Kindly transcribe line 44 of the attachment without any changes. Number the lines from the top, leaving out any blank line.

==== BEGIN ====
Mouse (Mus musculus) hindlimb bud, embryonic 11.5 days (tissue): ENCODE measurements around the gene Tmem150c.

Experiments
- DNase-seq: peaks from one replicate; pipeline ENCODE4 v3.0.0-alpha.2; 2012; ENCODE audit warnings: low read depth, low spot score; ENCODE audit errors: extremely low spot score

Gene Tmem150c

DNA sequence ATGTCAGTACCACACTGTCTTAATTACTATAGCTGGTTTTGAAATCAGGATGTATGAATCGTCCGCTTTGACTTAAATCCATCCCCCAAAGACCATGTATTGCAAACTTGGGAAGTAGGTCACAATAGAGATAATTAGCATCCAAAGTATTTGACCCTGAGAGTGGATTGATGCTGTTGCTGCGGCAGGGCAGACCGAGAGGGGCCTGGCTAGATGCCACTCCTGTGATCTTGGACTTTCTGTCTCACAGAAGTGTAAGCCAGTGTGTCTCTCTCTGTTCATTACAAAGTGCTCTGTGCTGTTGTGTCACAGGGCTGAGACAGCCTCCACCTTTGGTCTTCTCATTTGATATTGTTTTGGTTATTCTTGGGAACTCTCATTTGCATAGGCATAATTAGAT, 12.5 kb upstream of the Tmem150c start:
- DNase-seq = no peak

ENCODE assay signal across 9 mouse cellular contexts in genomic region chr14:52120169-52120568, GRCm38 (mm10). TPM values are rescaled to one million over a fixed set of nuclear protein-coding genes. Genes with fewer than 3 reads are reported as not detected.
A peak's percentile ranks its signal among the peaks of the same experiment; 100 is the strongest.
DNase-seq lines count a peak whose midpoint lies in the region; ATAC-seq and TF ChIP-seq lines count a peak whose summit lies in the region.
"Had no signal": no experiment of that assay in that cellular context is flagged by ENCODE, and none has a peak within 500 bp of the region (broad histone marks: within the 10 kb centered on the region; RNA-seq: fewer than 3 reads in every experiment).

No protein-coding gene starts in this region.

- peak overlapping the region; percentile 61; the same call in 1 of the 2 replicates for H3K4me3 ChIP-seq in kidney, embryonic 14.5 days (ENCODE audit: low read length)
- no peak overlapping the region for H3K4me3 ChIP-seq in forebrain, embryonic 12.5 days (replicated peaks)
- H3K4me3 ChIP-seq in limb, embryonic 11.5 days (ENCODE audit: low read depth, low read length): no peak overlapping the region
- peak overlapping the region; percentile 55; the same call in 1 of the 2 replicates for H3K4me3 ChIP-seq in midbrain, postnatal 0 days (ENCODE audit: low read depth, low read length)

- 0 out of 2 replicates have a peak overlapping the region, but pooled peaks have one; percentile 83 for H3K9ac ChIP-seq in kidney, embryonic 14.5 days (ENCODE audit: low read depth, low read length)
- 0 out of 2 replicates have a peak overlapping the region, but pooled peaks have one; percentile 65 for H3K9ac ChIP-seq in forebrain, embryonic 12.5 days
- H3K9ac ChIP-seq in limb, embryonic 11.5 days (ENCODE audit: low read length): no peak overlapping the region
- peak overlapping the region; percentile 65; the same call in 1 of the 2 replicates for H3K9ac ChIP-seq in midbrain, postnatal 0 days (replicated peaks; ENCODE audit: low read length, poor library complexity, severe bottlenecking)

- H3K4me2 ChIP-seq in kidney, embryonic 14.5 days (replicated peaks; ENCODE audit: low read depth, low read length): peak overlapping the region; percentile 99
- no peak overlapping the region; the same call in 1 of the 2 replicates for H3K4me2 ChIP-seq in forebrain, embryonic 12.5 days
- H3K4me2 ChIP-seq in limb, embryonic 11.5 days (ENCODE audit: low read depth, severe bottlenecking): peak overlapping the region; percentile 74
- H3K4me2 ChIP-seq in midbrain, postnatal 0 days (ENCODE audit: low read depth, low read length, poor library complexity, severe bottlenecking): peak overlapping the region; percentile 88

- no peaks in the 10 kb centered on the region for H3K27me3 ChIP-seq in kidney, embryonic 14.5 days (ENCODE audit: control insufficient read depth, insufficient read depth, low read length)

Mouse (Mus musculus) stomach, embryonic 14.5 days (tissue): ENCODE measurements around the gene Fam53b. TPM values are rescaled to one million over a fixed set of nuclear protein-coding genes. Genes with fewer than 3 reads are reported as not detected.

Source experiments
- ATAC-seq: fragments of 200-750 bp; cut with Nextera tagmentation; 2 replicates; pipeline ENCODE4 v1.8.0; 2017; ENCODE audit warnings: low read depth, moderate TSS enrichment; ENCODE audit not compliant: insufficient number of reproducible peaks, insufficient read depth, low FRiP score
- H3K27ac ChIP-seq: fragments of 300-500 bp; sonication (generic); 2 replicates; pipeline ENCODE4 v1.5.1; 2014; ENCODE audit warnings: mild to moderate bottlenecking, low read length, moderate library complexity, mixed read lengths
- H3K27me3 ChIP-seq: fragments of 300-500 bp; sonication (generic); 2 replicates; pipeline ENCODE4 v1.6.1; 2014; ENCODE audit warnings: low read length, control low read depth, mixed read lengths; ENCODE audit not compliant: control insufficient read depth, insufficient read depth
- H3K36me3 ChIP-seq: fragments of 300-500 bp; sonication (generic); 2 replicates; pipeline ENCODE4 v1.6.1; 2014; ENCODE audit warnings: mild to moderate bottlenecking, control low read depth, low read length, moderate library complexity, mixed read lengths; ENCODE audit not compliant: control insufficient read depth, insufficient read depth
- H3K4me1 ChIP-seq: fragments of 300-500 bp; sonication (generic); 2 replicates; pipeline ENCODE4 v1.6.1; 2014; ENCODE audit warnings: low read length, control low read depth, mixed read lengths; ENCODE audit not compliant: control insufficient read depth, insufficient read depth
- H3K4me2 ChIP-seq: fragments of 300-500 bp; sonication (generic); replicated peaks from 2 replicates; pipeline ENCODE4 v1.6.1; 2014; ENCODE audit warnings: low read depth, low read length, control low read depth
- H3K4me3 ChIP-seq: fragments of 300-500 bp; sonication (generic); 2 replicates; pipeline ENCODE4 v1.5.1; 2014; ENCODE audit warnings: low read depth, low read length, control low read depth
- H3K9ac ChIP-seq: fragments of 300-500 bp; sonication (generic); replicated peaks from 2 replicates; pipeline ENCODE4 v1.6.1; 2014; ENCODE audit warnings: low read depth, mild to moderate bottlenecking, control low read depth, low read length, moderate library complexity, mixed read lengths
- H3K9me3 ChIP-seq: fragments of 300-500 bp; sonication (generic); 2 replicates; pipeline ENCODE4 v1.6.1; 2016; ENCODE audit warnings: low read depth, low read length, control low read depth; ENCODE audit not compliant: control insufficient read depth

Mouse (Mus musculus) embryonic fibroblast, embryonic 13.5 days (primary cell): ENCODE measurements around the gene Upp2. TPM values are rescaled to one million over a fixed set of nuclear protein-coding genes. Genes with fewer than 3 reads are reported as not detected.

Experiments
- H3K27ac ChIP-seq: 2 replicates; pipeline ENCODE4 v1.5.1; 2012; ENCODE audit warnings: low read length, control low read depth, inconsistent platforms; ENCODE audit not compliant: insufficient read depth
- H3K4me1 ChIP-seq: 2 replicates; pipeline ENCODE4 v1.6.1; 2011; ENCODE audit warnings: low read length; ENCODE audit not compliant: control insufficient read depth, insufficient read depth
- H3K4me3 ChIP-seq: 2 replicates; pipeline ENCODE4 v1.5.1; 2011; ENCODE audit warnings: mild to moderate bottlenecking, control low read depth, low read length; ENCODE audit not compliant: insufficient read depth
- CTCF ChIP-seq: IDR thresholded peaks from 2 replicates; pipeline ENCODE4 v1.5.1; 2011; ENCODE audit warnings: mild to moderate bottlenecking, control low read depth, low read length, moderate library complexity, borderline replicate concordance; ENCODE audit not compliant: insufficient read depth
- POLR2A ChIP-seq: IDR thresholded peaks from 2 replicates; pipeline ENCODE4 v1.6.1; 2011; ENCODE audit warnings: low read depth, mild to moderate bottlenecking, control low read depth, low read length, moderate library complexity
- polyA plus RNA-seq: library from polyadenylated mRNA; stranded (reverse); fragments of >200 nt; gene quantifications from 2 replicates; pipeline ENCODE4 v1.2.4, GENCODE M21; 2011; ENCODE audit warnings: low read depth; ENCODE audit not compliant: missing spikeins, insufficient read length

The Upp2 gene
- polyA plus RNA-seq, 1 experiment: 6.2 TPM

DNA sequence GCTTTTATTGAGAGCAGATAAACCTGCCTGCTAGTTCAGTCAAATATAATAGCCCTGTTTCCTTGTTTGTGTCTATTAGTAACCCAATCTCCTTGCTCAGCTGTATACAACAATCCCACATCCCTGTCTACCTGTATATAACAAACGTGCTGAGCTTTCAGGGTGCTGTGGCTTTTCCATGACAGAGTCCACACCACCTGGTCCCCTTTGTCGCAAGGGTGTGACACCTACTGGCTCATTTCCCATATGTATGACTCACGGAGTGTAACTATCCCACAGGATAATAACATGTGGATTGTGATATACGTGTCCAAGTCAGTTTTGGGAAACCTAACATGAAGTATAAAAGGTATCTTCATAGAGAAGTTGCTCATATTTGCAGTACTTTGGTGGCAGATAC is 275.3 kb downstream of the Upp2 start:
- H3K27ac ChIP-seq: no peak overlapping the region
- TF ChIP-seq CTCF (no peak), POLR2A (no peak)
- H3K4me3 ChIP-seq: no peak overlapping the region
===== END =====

The Upp2 gene